The effects of childhood experiences can last a lifetime. Memories may seem buried or even lost, but can recur when the attitudes and behaviour of others are similar to the past. These may trigger the same responses we had as children, making us feel just as uncertain and confused as before.When Sarah was a child, she was often upset by her parents and older twin sisters. As an adult, the same feelings still affect her. When she receives a letter and a document from her sister Mary, she becomes alarmed. Having the support of her twin sister Kathy, Mary may not realise how manipulative she is being.Each of the sisters are mourning the passing of their beloved younger brother, but Sarah is now forced to respond to the twins' demands. She looks for honesty in herself and her sisters. In careful analysis, she tries to respond fairly, but knows in her heart that they are not similarly thoughtful. As a counsellor, Sarah has the training needed to deal with her sisters, but she keeps studying to find more answers to her family issues. Her persistence pays off, especially with the support of friends and a learned professor who advises and praises her. Sarah is now able to move forward, cope with her grief, and honour her lost brother in the proper way.(About the Author)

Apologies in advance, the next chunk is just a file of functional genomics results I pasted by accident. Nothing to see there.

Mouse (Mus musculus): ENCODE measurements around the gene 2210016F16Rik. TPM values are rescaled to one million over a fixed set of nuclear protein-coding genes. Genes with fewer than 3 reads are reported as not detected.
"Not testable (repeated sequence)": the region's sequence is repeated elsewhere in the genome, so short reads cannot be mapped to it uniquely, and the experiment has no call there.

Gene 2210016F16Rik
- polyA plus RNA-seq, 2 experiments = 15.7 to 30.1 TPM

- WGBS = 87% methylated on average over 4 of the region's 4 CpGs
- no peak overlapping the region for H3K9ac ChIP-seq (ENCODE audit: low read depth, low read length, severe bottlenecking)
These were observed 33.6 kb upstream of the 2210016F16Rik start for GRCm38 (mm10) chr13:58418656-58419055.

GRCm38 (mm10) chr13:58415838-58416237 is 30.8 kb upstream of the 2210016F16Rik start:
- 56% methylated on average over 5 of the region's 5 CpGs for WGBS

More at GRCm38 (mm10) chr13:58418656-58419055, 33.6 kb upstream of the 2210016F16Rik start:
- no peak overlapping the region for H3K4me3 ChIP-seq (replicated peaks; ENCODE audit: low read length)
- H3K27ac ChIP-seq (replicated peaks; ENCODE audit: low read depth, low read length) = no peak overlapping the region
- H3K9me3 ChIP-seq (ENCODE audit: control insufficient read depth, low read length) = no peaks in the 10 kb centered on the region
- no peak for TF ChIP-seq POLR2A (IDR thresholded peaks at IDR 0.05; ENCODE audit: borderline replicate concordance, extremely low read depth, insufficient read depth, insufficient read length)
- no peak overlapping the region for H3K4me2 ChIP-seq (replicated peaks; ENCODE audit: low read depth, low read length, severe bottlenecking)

Lisette Skeet lives in Halstead, a small town in Essex, England. Her other books include No Medals for M.E., Turquoise Dolphins, A Very Inappropriate Affair, and No Magic for M.E. She wrote this book because "I am fascinated by the way in which people develop habitual behaviour, without spotting that they have fallen into patterns they could alter."